**Algebra II**exam, but I've received enough requests that I've decided to post some of the open-ended questions.

Some questions were posted earlier here, here, here and here

### August 2016, Algebra II Part 4

**37.*** Seth’s parents gave him $5000 to invest for his 16th birthday. He is considering two investment options. Option A will pay him 4.5% interest compounded annually. Option B will pay him 4.6% compounded quarterly.
Write a function of option A and option B that calculates the value of each account after n years.
*

*Seth plans to use the money after he graduates from college in 6 years. Determine how much more money option B will earn than option A to the nearest cent.
*

*Algebraically determine, to the nearest tenth of a year, how long it would take for option B to double Seth’s initial investment.*

Not an overly difficult Part 4 question, but it is a little involved.

For the first part, be sure to write a function and not just an expression. The initial amount is $5000, the rates are 0.045 and 0.046, respectively. Because the second one is quarterly, you have to divide the rate by 4 and multiple the exponent, n, by 4. (You would not be incorrect if you did this in the first function, using 1.)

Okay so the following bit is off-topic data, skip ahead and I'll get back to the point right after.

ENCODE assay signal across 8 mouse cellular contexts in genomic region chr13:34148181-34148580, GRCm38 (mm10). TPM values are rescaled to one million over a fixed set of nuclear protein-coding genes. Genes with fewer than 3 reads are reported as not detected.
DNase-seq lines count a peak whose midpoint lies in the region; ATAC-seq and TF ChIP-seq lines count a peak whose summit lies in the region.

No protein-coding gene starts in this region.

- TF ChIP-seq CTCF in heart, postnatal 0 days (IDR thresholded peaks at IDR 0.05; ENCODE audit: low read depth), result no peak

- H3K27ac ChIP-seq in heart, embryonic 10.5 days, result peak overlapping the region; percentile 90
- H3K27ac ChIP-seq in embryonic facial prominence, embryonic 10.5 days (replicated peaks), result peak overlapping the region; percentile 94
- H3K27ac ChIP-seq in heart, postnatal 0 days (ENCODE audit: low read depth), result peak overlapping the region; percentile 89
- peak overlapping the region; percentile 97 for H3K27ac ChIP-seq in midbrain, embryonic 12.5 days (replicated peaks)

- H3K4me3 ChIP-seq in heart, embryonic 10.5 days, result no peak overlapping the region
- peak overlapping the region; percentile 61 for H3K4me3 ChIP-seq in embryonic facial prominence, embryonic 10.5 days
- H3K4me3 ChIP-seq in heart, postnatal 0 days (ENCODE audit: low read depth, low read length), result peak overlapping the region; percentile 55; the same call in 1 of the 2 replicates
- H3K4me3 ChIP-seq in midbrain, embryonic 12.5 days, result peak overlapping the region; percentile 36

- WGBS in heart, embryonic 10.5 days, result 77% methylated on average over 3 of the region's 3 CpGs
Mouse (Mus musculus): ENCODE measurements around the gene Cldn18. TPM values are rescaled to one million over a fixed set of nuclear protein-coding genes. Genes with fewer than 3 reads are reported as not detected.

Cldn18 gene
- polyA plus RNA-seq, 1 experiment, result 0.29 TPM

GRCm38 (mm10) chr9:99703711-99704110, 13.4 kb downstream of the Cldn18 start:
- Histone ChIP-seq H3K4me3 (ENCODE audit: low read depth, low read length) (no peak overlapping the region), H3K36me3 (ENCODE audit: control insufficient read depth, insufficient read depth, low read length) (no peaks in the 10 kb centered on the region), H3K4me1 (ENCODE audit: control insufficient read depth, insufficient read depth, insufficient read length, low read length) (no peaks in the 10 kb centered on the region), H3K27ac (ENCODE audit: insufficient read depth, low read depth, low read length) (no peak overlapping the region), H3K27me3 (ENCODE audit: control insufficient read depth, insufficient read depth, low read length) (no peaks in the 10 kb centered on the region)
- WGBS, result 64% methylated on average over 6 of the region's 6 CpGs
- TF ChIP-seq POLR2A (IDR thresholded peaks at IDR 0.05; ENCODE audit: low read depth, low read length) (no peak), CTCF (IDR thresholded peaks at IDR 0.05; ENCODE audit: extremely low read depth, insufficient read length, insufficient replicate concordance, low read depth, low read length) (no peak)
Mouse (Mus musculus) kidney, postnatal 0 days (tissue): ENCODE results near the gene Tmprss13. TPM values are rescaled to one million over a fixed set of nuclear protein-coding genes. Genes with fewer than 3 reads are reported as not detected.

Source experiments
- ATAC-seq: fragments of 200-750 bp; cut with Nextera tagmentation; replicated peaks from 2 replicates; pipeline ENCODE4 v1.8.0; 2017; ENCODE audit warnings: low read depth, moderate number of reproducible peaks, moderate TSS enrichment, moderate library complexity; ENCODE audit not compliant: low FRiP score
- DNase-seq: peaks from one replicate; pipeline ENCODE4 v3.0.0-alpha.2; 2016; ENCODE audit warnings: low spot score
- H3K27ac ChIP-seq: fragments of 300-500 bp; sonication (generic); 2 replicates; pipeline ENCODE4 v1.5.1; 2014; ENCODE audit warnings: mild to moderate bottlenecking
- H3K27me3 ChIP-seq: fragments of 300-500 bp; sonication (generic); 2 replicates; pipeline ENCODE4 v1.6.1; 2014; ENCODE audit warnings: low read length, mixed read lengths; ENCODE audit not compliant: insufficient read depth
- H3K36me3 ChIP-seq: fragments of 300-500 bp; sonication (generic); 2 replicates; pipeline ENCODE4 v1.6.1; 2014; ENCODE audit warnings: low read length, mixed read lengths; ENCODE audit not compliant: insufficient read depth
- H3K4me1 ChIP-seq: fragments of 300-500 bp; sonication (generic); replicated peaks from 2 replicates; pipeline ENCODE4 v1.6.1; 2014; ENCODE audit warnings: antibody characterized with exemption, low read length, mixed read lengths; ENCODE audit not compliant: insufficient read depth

A = 5000(1 + 0.045)^{n}

B = 5000(1 + 0.046/4)^{4n}

Use the two functions you just wrote, with n = 6. Write down both amounts and then subtract.

A = 5000(1 + 0.045)^{6} = 6511.30062424 = 6511.30

B = 5000(1 + 0.046/4)^{(4)(6)} = 6578.86985121 = 6578.87

6578.87 - 6511.30 = **67.57**

Doubling the $5000 investment means the future value will be $10000. Put this in the second function, and solve for n.

10000 = 5000(1 + 0.046/4)^{4n} -- divide both sides by 5000

2 = (1 + 0.046/4)^{4n} -- change the rational expression into a decimal

2 = (1.0115)^{4n} -- solve using logs

4n = log_{1.0115}2 -- put this into your calculator

4n = 60.6196... -- divided by 4

n = 15.1549

In 15.2 years, Seth's investment will double.

*End of exam*

Any questions?

Thoughts, comments, concerns?